Estes v. Astrue

Filing 25

MEMORANDUM DECISION and Order-The Court hereby Approves and Adopts the Report and Recommendation issued by Judge Warner in its entirety and denying 22 Motion to Remand. Signed by Judge Clark Waddoups on 2/7/12. (jmr) Modified on 2/8/2012 to fix typo(jmr).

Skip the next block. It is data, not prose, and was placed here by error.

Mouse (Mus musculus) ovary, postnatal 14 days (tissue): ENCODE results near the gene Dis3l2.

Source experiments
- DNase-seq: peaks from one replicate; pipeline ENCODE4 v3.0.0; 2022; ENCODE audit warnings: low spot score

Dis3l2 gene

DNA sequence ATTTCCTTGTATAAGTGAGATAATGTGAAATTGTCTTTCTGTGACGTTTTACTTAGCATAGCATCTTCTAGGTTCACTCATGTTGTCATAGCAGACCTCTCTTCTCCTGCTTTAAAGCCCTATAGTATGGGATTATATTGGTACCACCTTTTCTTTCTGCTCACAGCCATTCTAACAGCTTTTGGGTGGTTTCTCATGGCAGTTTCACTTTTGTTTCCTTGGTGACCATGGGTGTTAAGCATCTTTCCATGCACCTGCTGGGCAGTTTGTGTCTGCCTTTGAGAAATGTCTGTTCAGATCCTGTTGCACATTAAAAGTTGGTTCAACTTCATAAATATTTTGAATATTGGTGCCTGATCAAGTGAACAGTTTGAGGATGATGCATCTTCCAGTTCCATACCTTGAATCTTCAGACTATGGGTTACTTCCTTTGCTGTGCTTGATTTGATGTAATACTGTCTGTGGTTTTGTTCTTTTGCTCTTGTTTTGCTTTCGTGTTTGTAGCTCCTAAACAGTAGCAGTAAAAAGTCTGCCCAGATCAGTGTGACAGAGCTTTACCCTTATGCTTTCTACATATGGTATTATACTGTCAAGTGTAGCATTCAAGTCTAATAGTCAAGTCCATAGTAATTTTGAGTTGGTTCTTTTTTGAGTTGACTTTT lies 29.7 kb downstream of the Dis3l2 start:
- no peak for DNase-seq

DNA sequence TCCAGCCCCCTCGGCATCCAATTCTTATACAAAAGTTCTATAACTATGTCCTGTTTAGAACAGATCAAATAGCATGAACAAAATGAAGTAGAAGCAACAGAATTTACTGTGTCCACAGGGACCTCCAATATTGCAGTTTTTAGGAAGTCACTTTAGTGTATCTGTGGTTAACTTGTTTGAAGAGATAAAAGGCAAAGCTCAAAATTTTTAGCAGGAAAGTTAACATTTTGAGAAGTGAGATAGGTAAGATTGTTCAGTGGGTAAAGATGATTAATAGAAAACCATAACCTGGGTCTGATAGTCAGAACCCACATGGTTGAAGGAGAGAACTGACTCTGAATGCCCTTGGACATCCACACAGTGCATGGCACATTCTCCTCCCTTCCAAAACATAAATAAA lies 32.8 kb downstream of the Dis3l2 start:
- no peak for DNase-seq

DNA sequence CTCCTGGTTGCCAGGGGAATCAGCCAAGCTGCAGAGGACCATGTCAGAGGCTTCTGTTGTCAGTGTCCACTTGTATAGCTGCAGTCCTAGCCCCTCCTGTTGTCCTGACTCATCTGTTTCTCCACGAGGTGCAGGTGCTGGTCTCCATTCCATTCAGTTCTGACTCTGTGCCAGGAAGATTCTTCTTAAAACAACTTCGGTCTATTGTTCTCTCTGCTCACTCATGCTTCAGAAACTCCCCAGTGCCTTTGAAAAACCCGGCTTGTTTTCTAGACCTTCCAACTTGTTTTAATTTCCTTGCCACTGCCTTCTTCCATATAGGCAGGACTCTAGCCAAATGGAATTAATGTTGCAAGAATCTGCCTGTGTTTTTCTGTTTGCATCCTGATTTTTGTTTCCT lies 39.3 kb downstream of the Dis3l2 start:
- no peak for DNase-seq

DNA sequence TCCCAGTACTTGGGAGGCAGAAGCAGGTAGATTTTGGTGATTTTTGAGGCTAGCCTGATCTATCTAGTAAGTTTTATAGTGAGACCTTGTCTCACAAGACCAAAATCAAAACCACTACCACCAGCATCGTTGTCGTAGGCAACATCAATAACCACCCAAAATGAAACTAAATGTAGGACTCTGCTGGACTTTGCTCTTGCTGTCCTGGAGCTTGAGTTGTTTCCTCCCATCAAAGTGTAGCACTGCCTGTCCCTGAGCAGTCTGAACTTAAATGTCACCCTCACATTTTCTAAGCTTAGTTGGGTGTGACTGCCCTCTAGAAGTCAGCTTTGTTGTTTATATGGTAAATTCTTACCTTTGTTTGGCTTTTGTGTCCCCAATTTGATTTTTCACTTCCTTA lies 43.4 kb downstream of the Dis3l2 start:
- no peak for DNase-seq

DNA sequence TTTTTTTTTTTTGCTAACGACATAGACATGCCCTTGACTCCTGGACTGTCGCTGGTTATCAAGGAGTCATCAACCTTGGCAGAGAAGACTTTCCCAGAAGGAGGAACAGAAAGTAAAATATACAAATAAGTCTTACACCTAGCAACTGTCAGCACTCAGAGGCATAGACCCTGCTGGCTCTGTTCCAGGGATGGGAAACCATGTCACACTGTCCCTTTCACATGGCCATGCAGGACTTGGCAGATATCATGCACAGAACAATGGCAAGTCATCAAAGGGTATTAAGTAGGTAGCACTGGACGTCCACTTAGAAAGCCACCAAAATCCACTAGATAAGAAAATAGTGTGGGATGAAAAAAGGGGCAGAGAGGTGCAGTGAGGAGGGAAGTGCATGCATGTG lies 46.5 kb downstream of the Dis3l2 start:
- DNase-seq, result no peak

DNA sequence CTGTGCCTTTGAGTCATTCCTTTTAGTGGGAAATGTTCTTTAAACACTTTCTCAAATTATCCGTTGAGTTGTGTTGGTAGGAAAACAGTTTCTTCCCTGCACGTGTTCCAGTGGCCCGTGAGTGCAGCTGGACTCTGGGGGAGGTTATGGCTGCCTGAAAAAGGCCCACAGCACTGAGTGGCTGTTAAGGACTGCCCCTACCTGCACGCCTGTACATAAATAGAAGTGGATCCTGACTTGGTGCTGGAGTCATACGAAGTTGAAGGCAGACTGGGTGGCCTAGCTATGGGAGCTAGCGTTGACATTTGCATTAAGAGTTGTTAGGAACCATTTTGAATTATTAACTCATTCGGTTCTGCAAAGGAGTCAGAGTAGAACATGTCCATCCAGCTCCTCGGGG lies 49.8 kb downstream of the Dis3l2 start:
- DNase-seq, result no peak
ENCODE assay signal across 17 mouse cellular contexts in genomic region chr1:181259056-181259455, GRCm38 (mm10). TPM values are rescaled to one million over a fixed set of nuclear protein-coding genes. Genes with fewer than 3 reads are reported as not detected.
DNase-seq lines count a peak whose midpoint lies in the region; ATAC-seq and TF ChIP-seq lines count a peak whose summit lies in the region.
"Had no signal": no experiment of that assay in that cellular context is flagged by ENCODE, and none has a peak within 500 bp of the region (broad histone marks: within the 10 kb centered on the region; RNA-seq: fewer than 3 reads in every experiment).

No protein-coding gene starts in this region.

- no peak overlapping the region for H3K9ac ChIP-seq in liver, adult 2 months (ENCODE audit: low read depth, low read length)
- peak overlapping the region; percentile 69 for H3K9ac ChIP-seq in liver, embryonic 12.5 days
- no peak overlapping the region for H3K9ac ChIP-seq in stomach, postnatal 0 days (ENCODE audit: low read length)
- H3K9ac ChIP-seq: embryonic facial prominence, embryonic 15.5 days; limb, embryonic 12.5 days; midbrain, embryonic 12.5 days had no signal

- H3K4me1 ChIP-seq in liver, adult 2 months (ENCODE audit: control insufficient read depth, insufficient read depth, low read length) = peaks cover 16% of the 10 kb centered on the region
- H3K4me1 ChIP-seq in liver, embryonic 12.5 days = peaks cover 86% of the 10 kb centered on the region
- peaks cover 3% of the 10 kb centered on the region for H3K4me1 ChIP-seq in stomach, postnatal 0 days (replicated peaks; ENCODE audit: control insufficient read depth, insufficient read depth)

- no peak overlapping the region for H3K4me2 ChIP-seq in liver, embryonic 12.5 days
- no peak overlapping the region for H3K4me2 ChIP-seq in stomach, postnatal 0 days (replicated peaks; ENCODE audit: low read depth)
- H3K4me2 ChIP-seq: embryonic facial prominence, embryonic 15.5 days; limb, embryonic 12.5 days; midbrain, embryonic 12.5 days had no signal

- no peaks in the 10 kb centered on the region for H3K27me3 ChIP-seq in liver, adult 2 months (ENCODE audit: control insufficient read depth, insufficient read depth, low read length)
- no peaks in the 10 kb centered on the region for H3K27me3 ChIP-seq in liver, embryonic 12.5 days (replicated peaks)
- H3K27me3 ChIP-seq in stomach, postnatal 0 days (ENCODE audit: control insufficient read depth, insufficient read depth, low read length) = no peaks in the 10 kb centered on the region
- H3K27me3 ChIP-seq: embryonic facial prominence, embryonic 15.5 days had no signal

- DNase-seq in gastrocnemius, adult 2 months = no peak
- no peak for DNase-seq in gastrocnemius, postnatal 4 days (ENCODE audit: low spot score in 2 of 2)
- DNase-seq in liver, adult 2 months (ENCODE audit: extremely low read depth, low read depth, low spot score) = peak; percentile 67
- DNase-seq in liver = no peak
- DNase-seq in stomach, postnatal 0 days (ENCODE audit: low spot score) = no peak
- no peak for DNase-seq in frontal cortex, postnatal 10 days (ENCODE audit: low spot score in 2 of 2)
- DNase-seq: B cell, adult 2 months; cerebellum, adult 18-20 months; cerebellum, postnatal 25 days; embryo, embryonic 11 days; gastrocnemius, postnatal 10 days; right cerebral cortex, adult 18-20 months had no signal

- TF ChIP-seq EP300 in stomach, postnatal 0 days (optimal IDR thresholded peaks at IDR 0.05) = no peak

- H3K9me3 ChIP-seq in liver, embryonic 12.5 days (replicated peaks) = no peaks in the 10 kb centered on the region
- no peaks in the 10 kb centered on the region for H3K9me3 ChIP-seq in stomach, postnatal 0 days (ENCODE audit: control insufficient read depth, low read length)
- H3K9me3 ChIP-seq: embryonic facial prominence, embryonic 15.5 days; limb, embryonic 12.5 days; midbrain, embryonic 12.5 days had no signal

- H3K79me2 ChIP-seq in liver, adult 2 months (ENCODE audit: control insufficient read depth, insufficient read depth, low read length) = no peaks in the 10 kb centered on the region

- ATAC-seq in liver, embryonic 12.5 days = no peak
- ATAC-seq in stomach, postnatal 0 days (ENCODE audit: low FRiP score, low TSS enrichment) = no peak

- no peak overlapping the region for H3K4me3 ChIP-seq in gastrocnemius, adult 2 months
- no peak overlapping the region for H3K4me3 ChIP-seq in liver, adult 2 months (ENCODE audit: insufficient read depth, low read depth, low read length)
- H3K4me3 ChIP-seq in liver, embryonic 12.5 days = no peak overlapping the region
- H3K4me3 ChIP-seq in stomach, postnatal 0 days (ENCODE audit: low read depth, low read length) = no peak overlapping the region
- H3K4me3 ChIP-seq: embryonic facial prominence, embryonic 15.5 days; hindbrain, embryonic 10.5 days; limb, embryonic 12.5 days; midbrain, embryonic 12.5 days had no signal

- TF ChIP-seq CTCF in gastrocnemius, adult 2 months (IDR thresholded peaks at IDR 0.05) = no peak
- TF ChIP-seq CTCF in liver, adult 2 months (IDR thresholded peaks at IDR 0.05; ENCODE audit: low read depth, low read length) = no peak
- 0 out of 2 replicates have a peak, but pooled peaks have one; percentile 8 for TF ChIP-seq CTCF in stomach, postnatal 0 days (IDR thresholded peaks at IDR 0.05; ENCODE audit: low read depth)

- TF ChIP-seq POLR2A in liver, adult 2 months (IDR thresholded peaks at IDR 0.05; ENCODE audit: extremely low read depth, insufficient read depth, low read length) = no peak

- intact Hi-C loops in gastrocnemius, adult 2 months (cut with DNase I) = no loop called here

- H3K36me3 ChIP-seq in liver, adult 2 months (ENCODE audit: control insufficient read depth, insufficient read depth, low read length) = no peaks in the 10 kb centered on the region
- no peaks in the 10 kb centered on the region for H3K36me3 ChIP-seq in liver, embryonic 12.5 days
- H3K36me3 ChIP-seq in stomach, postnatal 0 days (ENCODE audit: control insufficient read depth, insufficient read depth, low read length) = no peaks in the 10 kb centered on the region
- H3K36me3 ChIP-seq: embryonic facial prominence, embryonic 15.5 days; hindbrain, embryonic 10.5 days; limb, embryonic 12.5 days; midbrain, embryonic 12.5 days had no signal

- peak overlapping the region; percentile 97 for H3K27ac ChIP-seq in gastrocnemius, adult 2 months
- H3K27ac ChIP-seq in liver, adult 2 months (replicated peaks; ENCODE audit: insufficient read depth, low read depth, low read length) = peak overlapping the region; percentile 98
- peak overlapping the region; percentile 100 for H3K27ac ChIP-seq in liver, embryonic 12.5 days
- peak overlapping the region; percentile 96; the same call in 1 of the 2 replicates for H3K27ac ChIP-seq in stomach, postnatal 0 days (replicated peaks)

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IN THE UNITED STATES DISTRICT COURT DISTRICT OF UTAH, CENTRAL DIVISION JOANNA ESTES, MEMORANDUM DECISION AND ORDER Plaintiff, v. Case No. 1:10-cv-0015 MICHAEL J. ASTRUE Commissioner of Social Security, Judge Clark Waddoups Defendant. This case was assigned to United States District Court Judge Clark Waddoups, who then referred it to United States Magistrate Paul M. Warner under 28 U.S.C. § 636(b)(1)(B). On June 15, 2011, Judge Warner issued a Report and Recommendation, recommending that the court affirm the Administrative Law Judge’s determination that Plaintiff Joanna Estes is not eligible for Disability Insurance Benefits (“DIB”) or Supplemental Security Income (“SSI”) and deny Plaintiff’s motion to supplement the record. Plaintiff filed an objection to the Report and Recommendation on June 18, 2011 and moved to remand the case to the Commissioner for reevaluation. After having reviewed the file de novo, the court approves and adopts Judge Warner’s Report and Recommendation in its entirety. In addition, for the reasons stated below, the court denies Plaintiff’s motion to remand the case to the Commissioner. ANALYSIS Plaintiff argues that the court should remand this case to the Commissioner on the ground that new evidence has come to light which may have changed the outcome of the case. Under the sixth sentence of 42 U.S.C. 405(g), the court may “at any time order additional evidence to be taken before the Commissioner of Social Security, but only upon a showing that there is new evidence which is material and that there is good cause for the failure to incorporate such evidence into the record in a prior proceeding.”1 Plaintiff has asserted three pieces of “new” evidence that she believes should compel the court to remand the case to the Commissioner for reevaluation pursuant to the sixth sentence of Section 405(g): (1) operative notes detailing Plaintiff’s left carpal tunnel release surgery; (2) notice of favorable decision from the Social Security Administration based on the same grounds as the application at issue in this case; and (3) results of a psychological examination dated February 10, 2010. Plaintiff has not met the requirements outlined in the sixth sentence of Section 405(g) with regard to any of the pieces of evidence she suggests the court should rely on to order a remand. Plaintiff has not met her burden of showing “good cause for the failure to incorporate” the operative notes detailing her previous surgery into the record that was before the Administrative Law Judge (“ALJ”) prior to his decision at issue in this case. In order to remand this case under sentence six of Section 405(g), the court is required to make a finding that Plaintiff has shown good cause for 1 42 U.S.C. 405(g) allows courts to remand DIB or SSI cases under both the fourth sentence and the sixth sentence. A fourth sentence remand is one that is made “in conjunction with a judgment affirming, modifying, or reversing the [Commissioner’s] decision.” Melkonyan v. Sullivan, 501 U.S. 89, 99-100 (1991). As the court has approved and adopted Judge Warner’s Report and Recommendation, a fourth sentence remand is inappropriate in this case. As Plaintiff is seeking to have the case reviewed “in light of additional evidence without making any substantive ruling as to the correctness of the Secretary's decision,” sentence six is the relevant standard by which Plaintiff’s motion to remand should be evaluated. Id. -2- her failure to incorporate the evidence into the record before the initial ALJ. Melkonyan v. Sullivan, 501 U.S. 89 (1991) (refusing to treat the district court’s remand as a sentence six remand because know finding of “good cause” had been made). Plaintiff argues that she has good cause for failing to introduce the operative notes into the record because her attorney requested the notes but was unable to obtain possession of them prior to the ALJ’s decision. To support her argument, Plaintiff has presented office notes from her counsel indicating that a request for the records was made by fax on May 7, 2008. See Office Notes, Ex. 1 (Dkt. No. 20.) Plaintiff has not provided a sufficient showing of good cause for the failure to introduce the operative notes into the record before the ALJ. The ALJ did not issue his final decision in the matter until September 24, 2008, more than four months after Plaintiff’s counsel allegedly made a request for the operative notes at issue. That was more than enough time for Plaintiff or her counsel to follow up on the request to ensure that the relevant notes were included in the record. Plaintiff’s failure to exercise the diligence necessary to obtain the operative notes does not meet the good cause requirement of sentence six. The court, therefore, is not permitted to remand the case on the basis of Plaintiff’s subsequent procurement of the notes more than two years after her initial request. See Pls.’ Reply Supp. Mot. to Supplement the Record, 2 (Dkt. No. 20.) Plaintiff’s argument also fails with regard to the notice of favorable decision from the Social Security Administration. On April 9, 2010, the Social Security Administration issued a notice finding Plaintiff disabled as of September 25, 2008, one day after the ALJ’s final decision at issue in this case. While such a finding may suggest a potential inconsistency with the ALJ’s decision at issue in this case, courts have held that a subsequent favorable decision is not sufficient, by itself, -3- to warrant a sentence six remand. See Allen v. Comm’r of Soc. Sec., 561 F.3d 646, 653 (6th Cir. 2009) (“Under sentence six, the mere existence of the subsequent decision in [the plaintiff’s] favor, standing alone, cannot be evidence that can change the outcome of his prior proceeding. A subsequent favorable decision may be supported by evidence that is new and material under § 405(g), but the decision is not itself new and material evidence.”); Mosley v. Astrue, No. 09-CV-02005-LTB, 2010 U.S. Dist. LEXIS 105775, *15 (D. Colo. September 20, 2010) (unpublished) (a “subsequent award of benefits, standing alone, does not mandate remand.”). See also Jackson v. Astrue, No. 10-2118, 402 Fed. Appx. 717, 2010 U.S. App. LEXIS 24076, **3 (3d Cir. Nov. 23, 2010) (unpublished) (“Standing alone, the fact that the Commissioner subsequently found claimant to be disabled does not warrant remand or reversal in the absence of new and material evidence.”); Winston ex rel. D.F. v. Astrue, No. 08-41211, 341 Fed. App’x 995, 2009 U.S. App. LEXIS 19227, **6 (5th Cir. Aug. 25, 2009) (unpublished) (“Whether a subsequent application is approved is of no moment to the question of whether the prior application was meritorious at the time of consideration.”); Douglas ex rel. Patterson v. Comm’r of Soc. Sec., No. 04-16235, 2005 WL 3116634, *1 (11th Cir. Nov. 23, 2005) (unpublished) (“A subsequent award of benefits is irrelevant to this case.”). But see Hayes v. Astrue, 488 F. Supp. 2d 560, 565 (W.D. Va. 2007) (“[W]here a second social security application finds a disability commencing at or near the time a decision on a previous application found no such disability, the subsequent finding of a disability may constitute new and material evidence.”). Remand under sentence six is “not meant to address the correctness of the administrative determination made on evidence already before the initial ALJ.” Allen, 561 F.3d at 653 (citing -4- Melkonyan, 501 U.S. at 98) (internal quotation marks removed). The mere fact that a subsequent evaluation of the evidence originally before the initial ALJ resulted in a contrary determination of Plaintiff’s disability status is not “new evidence” that would permit a remand under sentence six. Without a showing that the subsequent favorable decision was based on new material evidence, and that Plaintiff had good cause for not incorporating the new evidence into the record before the initial ALJ, the court cannot remand a case under sentence six. Finally, Plaintiff has failed to show that the results of a psychological examination conducted after the final ALJ decision at issue in this case meet the sentence six standard for remand. In order for new evidence to be considered material for purposes of a sentence six remand, the court “normally must determine that the new evidence would have changed the [Commissioner’s] decision had it been before him.” Hargis v. Sullivan, 945 F.2d 1482, 1493 (10th Cir. 1991). See also Moore v. Astrue, No. 07-4124, 274 Fed. Appx. 719, 2008 U.S. App. LEXIS 8740, **4 (10th Cir. Apr. 22, 2008) (unpublished). “Implicit in this requirement is that the proffered evidence relate to the time period for which the benefits were denied.” Hargis, 945 F.2d at 1493. See also Williams v. Barnhart, No. 05-1298, 178 Fed. Appx. 785, 2006 U.S. App. LEXIS 10708, **19 (10th Cir. Apr. 27, 2006) (unpublished) (“A remand is not appropriate in this case because the new evidence does not demonstrate that the findings relate back to the period on or before the date of the ALJ's decision.”); Szubac v. Sec’y of Health & Human Servs., 745 F.2d 831, 833 (3d Cir. 1984). Nothing in the new psychological evaluation indicates that it relates back to the period for which the benefits were denied. The evaluation was conducted on February 20, 2010, more than a year after the final decision of the ALJ at issue in this case. See Supplemental Supporting -5- Psychological Evaluation, Ex. 3 (Dkt. No. 18.) While the report of this evaluation points to Plaintiff’s injuries from 2001 as the source of her mental impairments, it does not indicate that her impairments existed at the time of the ALJ’s final decision. Id. Her current mental impairments may have been the result of deterioration that occurred after the ALJ’s final decision. See Sanchez v. Health & Human Servs., 812 F.2d 509, 512 (9th Cir. 1987) (“The new evidence indicates, at most, mental deterioration after the hearing, which would be material to a new application, but not probative of his condition at the hearing.”). Furthermore, the ALJ relied on a psychological evaluation conducted prior to the final decision at issue in this case to determine that Plaintiff was not disabled. See ALJ’s Record, Exs. 1-11 (Dkt. No. 5.) Plaintiff has not shown the court that the psychological evaluation conducted in February 2010 relates to the period for which the benefits were previously denied. Plaintiff has also failed to show good cause for why the psychological evaluation evidence was not included in the record before the initial ALJ. In Wilson v. Astrue, the Tenth Circuit refused to remand a case under sentence six when the plaintiff failed to “show why she could not have obtained and submitted [her therapist’s] opinions to the ALJ or, at the least, the Appeals Council” prior to the final determination that she was not disabled. 602 F.3d 1136, 1149 (10th Cir. 2010). See also Cline v. Comm’r of Soc. Sec., 96 F.3d 146, 149 (3d Cir. 1996) (plaintiff failed to show “good cause” when only explanation for failing to obtain a psychological evaluation prior to the ALJ’s final decision was that his legal representative was not sufficiently acquainted with him). Plaintiff has provided the court with no explanation for her failure to obtain a psychological evaluation revealing her impairments prior to the final decision of the ALJ at issue in this case. -6- Without finding good cause for the absence of the favorable psychological report from the record before the initial ALJ, the court cannot remand the case under sentence six. CONCLUSION The court hereby APPROVES AND ADOPTS the Report and Recommendation issued by Judge Warner in its entirety and DENIES Plaintiff’s motion to remand the case to the Commissioner. DATED this 7th day of February, 2012. BY THE COURT: ____________________________________ Clark Waddoups United States District Judge -7-